There’s been another bit of unfortunate news for the campaign by Gerry Harvey, Myer, Solomon Lew and other retailers to levy a GST on offshore internet purchases under $1000.

The retailers’ campaign has been based on the fallacious claim, especially from Harvey, that these purchases are costing Australian sales, jobs and profits.

In particular, Harvey and other retailers have been moaning about the impact of falling prices for TV sets, especially liquid crystal display (LCD), leaving the impression that these price falls are somehow part of the problem caused by Australians buying offshore.

They aren’t, of course, but the likes of Harvey, Lew and Myer aren’t going to let a few facts get in the way of their self interest.

Woolworths has also acknowledged the damage falling TV prices are having on its Dick Smith and Tandy chains as the strong Australian dollar drives down the cost of imports.

But this week, two of the world’s biggest consumer products companies, Panasonic and Sony, have  reported interim or quarterly profits, and blamed weak TV prices (especially LCDs).

That’s because intense price competition from LCD set makers in South Korea (Samsung and LG), plus China, are driving down prices, causing problems for the big producers in Japan. And to add to the downward pressure on prices in Australia, the dollar’s rise has left the likes of Harvey stuck with higher-priced inventory  on which he has to cut prices to shift. Add to that the reluctance of Australians to consume (instead they are saving) and we have a problem for Harvey Norman, Myer, Mr Lew and other slow moving bricks and mortar giants.

The other problem for the likes of Harvey Norman, as well as Sony, etc, is that big-screen TVs are now a mature consumer product in the developed world and the subject of growing price competition in emerging markets such as China, Brazil, India, etc.

The Financial Times reported overnight: “Sony president Sir Howard Stringer’s case for restructuring the Japanese group’s television business has been bolstered after Sony said tumbling prices for liquid-crystal displays dragged down earnings in the quarter to December.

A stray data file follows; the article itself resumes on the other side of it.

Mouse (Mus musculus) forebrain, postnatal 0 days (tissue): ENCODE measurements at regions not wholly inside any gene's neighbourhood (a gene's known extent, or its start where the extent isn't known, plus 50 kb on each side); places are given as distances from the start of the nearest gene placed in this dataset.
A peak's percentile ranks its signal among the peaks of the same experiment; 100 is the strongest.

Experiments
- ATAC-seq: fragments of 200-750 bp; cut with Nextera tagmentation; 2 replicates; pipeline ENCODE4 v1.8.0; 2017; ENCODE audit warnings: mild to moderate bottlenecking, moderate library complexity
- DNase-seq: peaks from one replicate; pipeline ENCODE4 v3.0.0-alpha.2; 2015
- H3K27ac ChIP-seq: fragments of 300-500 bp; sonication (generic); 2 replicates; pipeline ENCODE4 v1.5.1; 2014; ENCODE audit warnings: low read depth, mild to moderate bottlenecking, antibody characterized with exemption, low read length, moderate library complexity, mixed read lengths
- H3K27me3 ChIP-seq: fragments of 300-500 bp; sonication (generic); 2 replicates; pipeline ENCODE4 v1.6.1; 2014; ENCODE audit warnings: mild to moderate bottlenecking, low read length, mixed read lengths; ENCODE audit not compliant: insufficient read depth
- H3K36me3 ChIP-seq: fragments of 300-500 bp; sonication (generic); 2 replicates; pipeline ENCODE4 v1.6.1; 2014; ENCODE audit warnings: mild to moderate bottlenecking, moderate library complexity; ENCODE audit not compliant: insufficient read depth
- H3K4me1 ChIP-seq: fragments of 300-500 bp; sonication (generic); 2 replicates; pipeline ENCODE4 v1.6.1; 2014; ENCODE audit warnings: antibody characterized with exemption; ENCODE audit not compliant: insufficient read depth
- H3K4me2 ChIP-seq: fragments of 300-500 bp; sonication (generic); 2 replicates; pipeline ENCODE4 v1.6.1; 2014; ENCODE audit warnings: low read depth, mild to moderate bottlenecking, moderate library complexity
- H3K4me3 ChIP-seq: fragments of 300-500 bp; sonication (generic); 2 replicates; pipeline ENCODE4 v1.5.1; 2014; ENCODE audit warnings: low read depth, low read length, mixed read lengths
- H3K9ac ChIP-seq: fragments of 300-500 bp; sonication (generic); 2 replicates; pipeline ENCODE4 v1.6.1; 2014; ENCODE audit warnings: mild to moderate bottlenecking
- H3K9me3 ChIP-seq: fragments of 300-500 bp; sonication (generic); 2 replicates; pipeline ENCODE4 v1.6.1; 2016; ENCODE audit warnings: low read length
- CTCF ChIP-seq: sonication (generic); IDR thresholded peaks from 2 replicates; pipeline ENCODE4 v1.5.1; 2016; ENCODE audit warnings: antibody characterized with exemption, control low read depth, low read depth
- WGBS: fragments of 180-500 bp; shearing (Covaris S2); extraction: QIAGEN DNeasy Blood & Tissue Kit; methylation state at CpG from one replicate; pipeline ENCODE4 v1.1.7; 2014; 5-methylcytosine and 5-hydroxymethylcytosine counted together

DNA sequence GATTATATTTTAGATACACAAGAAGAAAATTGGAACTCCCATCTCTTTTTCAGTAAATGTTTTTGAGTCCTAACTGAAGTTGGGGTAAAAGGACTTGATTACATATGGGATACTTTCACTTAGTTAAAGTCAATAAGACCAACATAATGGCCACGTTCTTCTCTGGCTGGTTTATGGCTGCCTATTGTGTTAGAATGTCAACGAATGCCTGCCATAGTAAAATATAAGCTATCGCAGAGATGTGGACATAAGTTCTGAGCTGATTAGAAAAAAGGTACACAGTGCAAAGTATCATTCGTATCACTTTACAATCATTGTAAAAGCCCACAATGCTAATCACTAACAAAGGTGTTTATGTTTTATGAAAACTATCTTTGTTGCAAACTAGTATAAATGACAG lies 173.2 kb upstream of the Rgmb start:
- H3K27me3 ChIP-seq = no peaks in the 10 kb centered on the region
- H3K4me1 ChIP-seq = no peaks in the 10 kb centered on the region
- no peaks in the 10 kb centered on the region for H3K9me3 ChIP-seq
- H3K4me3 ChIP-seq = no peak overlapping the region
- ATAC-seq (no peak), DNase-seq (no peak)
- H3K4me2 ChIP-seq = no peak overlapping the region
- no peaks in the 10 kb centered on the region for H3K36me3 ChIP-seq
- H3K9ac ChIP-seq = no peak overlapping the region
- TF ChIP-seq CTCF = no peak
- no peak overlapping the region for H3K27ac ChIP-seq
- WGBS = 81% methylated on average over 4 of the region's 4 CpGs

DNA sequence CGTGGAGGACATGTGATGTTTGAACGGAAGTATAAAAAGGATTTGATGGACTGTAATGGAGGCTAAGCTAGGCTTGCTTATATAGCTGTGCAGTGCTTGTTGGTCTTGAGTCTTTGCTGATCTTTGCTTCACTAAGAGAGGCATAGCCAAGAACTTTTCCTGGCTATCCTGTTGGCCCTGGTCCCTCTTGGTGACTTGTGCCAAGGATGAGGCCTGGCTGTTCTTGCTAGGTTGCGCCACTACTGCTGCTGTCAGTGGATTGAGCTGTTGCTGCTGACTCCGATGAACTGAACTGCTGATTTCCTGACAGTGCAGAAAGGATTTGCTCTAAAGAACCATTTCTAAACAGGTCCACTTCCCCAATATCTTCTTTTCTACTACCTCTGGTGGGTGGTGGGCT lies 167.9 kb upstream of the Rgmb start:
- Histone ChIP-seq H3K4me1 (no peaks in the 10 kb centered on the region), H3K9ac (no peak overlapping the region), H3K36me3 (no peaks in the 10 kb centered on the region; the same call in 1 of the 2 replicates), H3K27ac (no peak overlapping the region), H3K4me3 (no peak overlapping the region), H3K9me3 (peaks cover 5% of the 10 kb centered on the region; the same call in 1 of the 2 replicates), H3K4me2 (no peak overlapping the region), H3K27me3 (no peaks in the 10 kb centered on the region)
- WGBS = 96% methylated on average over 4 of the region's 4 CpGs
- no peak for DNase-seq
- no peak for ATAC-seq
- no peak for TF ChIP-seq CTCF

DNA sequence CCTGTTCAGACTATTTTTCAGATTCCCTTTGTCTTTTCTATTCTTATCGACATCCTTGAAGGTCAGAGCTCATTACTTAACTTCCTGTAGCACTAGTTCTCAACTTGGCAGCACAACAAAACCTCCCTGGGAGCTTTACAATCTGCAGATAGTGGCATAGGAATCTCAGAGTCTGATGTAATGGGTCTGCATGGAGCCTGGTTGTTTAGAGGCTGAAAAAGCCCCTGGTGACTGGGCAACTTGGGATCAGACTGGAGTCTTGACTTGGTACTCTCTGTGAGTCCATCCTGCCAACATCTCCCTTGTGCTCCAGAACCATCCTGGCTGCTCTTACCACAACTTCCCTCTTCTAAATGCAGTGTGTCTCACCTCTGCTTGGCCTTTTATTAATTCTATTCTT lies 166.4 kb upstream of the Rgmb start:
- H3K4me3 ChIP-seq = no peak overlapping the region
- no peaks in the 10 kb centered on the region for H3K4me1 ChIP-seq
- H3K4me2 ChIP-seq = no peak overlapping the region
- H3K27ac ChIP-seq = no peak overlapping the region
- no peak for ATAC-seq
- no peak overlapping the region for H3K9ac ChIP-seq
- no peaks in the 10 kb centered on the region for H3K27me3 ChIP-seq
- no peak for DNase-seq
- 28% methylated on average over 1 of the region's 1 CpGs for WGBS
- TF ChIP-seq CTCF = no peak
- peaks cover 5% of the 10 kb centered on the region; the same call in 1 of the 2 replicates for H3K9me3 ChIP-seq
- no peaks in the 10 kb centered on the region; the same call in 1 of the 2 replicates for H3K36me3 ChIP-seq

“The 8.6% decline in third-quarter net profit was smaller than analysts had forecast, owing to strong sales of video game titles by Sony’s PlayStation games division. Profit at its ‘networked products’ unit, which includes PlayStation, more than doubled to ¥45.7 billion ($559.7 million), Sony said on Thursday.

“But the long-running price war in LCD TVs, combined with slowing growth in demand for flatscreen sets, helped drive down earnings at the group’s consumer products business by 47%, to ¥26.8 billion. Sony cut its forecast for TV sales in the financial year ending in March by 2 million units to 23 million.

“Before the change, Sony had been looking to increase production volume in TVs as a way to bring down costs and compete with more efficient producers such as Samsung and LG of South Korea. It had announced plans to invest up to $1 billion in an LCD factory being built by its rival Sharp in Japan, and to double capacity at its flagship European television factory in Slovakia.

“Since then, however, it has put the Sharp investment on hold — most likely for good — and sold off the Slovakia plant and another in Mexico to the contract electronics manufacturer Hon Hai of Taiwan. It has also closed TV assembly plants in Japan and the US.

“Weak television sales also held back earnings at Panasonic, which reported a smaller-than-expected rise in net profit on Wednesday. Shares in Panasonic dropped 3.2% on Thursday.”

And we don’t have to tell Harvey and other retailers that this is happening, they know and they also know it is a problem they can do little to solve.

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Peter Fray
Peter Fray
Editor-in-chief of Crikey
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